Winterfest heads to the hill and track
What better way to celebrate an Olympic legacy than on the competition field?
Under the label of Winterfest, Park City is holding a series of activities in the area to commemorate the 2002 Olympic legacy and highlight the 2006 Olympic Games in Turin which begin Saturday.
As part of the festival, two competitions will be held at the Utah Olympic Park on the jumping hill and the ice. A select group of freestylists from around the country will take part in the International Ski Federation (FIS) Freestyle NorAms. On the track, sliders from all over the West will come together for the Skeleton Western Regional; Championships which will be held Saturday and next weekend.
According to Freestyle Lives Year-Round (FLY) Freestyle director Chris "Hatch" Haslock, the event will welcome about 25 of freestyle future stars. Among them will be eight members of the U.S. Ski Team and as well as some freestylists from the Canadian Ski Team. There will also be 10 members of the FLY program competing and much of the Eastern Aerial Team competing.
"There will be people from all over," Haslock said. "Not a huge field, but some of the best."
The NorAm circuit features skiers that are one tier below World Cup
"These are essentially the people aspiring to be on World Cup," Haslock said.
The decision to make the competition part of Winterfest was easy, as Haslock predicts many of the featured participants will be in the Olympic Games in four years.
"This is the stepping process," Haslock explains.
Among some of the top competitors will be U.S. Ski Team member Jill Priest, who won the fist two NorAms of the season and leads the NorAm tour in points. Priest has finished in the top 10 in numerous World Cups. She will be joined by Park City local Austin Cummings, who leads the NorAm tour on the men’s side and was also a top finisher in the year’s first NorAms. Cummings was able to compete in his first World Cup competition, when the event was held in Deer Valley last month.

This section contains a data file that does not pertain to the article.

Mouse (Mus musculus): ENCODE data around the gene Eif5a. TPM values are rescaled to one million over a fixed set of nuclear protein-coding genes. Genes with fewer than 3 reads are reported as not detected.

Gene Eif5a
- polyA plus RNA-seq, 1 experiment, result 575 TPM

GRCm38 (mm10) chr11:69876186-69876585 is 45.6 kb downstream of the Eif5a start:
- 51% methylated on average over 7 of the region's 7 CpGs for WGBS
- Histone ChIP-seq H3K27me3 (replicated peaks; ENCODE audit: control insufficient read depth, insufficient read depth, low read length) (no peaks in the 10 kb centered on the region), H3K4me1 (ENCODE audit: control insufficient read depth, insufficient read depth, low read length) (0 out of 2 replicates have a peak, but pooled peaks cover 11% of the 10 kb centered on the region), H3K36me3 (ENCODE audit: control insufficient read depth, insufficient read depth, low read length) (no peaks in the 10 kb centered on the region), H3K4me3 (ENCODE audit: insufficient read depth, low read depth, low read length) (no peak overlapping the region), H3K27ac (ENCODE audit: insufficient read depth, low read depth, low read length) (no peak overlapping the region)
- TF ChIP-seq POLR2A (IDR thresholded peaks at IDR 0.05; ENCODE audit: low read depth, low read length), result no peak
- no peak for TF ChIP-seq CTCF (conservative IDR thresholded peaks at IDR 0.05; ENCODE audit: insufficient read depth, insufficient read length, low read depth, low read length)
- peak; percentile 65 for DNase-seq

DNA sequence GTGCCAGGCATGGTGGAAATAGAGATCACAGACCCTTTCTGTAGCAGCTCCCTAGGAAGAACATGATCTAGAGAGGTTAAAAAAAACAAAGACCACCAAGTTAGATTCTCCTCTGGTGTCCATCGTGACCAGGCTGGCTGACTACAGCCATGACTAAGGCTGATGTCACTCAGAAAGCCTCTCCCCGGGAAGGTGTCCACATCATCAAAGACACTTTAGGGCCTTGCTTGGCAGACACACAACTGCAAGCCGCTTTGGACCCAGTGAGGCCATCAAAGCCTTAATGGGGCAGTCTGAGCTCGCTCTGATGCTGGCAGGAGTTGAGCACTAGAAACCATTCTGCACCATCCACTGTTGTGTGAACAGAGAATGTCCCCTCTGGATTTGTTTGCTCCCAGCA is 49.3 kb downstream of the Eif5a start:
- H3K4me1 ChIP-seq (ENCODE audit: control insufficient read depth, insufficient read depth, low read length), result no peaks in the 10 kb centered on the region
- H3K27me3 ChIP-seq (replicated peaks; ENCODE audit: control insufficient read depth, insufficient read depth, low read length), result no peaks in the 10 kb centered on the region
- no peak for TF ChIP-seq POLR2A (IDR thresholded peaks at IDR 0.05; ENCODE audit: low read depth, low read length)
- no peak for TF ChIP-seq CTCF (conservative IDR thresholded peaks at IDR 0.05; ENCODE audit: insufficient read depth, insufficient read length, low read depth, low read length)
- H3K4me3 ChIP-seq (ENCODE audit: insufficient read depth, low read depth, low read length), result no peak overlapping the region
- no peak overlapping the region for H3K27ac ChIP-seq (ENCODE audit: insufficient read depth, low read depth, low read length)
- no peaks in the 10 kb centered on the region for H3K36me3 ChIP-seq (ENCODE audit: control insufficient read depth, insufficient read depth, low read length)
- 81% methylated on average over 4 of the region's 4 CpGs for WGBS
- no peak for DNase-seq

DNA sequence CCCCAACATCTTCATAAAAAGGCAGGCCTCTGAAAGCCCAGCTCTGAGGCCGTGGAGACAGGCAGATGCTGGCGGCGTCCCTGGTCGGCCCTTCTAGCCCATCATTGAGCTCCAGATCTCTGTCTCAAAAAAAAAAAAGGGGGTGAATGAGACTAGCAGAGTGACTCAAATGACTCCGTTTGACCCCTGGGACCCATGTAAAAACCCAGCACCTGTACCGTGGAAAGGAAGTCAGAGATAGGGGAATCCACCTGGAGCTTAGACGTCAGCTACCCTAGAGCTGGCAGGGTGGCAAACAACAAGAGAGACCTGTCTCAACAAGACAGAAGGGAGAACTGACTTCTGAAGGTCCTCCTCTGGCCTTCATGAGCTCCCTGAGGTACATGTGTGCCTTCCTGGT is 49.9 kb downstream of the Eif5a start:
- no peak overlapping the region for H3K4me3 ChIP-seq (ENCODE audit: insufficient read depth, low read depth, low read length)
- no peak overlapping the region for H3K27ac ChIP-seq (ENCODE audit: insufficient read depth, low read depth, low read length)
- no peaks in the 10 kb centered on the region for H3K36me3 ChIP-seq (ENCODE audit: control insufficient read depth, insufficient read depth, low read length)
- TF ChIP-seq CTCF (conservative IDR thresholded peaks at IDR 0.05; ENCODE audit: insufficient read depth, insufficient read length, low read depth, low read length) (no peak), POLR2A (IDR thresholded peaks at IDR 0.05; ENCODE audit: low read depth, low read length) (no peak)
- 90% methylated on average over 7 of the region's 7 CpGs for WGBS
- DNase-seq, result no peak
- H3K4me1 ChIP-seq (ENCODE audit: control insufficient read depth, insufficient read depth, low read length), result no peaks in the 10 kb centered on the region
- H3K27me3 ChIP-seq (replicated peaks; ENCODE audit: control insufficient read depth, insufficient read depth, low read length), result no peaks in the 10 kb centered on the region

Jay Nachbauer headlines the Canadian squad. He has finished first in the NorAms and skied on the World Cup this year.
Haslock says this is the ideal event to watch, because the small field allows for a short competition time featuring some of the nation’s elite, making for an entertaining afternoon. There will also be television screens dispersed around the UOP broadcasting Olympic coverage so the audience can keep up with the events in Turin.
The Skeleton Western Regional; Championships will also honor Park City’s Olympic legacy. According to Steve Revelli, western programs manager for the United States Bobsled and Skeleton Federation the event will be a great chance to see some of the sport’s upcoming stars.
"I think it’s a good open forum for skeleton watching. We would love to have more people there," Revelli said.
The regional race will also have some broader implications. The top sliders from the race will qualify for next year’s national team selections that determine the America’s Cup, Europa and World Cup rosters.
"This is grassroots level for the next four years," Revelli said. "These are people you could definitely see for the next four years."
This year’s regionals are open to any slider qualified to start from the top of the track. Revelli says that the entire local club, the Utah Skeleton and Bobsled Federation, is entered in the race, as well as sliders from many states west of the Mississippi, including California, Colorado, Washington and Texas.
Unfortunately, because the event runs concurrently with the Olympic Games, some of the best skeleton athletes are in Italy working at the Games, but Revelli says that there will still be some bright stars. Park City’s Felicia Canfield, who has competed on both the America’s Cup and Europa Cup, will likely headline the women’s race and the Parkite Crest Simeon should be a standout among the men.
The FIS Freestyle NorAms will be held Saturday, Feb. 11 from 12:30-2 p.m. The Skeleton Western Regional Championships will be held Feb. 11 at 7 p.m. and next Saturday, Feb. 18 at 7 p.m. Both events will take place at the UOP.
The theater and two big screens in the day lodge will run continuous Olympic coverage for the duration of the Games.
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Park City at the start of 2021 is preparing for the return of numerous special events, something that could help reignite Park City’s tourism-heavy economy and re-create some of the energy that was lacking in 2020.